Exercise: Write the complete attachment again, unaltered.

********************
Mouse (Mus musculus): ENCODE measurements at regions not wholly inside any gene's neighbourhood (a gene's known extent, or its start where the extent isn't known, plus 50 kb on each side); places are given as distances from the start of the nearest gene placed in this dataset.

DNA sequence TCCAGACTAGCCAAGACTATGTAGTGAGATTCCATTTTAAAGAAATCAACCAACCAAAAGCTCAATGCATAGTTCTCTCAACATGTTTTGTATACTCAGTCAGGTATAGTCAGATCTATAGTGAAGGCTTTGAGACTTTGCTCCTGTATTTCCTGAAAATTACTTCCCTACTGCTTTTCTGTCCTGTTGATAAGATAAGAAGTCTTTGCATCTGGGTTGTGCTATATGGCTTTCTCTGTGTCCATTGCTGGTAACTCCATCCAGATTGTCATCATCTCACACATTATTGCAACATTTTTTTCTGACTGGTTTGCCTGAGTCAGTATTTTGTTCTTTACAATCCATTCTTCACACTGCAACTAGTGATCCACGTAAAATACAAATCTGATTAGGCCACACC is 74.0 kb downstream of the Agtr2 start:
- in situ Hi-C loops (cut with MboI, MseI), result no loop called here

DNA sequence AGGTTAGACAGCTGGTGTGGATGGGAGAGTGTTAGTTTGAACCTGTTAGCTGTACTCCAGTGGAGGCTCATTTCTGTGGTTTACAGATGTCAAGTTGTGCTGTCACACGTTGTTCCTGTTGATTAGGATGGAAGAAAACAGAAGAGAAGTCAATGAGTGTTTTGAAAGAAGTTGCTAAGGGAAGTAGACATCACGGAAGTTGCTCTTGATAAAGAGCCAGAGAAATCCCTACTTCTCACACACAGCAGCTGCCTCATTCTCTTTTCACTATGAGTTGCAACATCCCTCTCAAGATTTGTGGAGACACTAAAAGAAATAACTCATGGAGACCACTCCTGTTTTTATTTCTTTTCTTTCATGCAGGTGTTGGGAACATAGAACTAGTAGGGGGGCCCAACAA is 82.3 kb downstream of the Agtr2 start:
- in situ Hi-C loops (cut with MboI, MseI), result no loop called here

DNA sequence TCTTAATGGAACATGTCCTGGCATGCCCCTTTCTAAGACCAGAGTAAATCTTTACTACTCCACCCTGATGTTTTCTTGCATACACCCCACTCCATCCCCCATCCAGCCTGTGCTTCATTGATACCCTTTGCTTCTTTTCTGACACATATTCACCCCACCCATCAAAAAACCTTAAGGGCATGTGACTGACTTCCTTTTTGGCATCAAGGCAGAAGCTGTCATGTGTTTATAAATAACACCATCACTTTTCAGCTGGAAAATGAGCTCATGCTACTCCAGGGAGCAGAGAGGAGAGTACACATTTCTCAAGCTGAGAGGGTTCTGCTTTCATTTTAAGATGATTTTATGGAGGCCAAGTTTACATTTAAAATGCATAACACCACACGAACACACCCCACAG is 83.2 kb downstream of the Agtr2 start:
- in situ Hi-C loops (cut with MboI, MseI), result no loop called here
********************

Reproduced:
Mouse (Mus musculus): ENCODE measurements at regions not wholly inside any gene's neighbourhood (a gene's known extent, or its start where the extent isn't known, plus 50 kb on each side); places are given as distances from the start of the nearest gene placed in this dataset.

DNA sequence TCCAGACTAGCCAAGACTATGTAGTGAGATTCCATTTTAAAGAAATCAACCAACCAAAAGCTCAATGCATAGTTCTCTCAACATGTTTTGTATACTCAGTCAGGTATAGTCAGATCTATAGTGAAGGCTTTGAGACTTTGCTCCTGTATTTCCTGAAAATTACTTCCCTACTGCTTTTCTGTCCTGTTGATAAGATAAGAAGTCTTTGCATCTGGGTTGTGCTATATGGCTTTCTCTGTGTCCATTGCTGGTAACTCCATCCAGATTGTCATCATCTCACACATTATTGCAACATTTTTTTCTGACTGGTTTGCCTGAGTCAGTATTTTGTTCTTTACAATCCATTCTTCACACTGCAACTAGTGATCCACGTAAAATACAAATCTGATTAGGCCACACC is 74.0 kb downstream of the Agtr2 start:
- in situ Hi-C loops (cut with MboI, MseI), result no loop called here

DNA sequence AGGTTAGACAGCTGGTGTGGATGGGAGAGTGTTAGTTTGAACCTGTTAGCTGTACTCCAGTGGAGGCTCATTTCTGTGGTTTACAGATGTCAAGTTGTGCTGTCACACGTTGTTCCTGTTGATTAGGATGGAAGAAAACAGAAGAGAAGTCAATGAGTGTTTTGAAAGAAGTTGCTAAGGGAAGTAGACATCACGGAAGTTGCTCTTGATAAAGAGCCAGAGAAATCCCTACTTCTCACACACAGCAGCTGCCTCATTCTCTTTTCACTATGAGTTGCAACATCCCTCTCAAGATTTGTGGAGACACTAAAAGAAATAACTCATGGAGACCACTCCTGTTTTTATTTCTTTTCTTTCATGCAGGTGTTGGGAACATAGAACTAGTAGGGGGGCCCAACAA is 82.3 kb downstream of the Agtr2 start:
- in situ Hi-C loops (cut with MboI, MseI), result no loop called here

DNA sequence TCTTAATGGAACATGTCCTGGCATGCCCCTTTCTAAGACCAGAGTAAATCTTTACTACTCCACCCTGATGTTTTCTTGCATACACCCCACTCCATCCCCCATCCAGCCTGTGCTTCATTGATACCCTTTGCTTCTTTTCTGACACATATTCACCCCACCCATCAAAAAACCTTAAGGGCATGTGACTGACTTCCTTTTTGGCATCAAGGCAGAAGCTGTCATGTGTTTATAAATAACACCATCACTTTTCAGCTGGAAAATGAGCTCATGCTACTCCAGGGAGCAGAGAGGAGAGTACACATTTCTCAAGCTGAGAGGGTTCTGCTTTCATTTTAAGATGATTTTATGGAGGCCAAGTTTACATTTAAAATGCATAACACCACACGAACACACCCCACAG is 83.2 kb downstream of the Agtr2 start:
- in situ Hi-C loops (cut with MboI, MseI), result no loop called here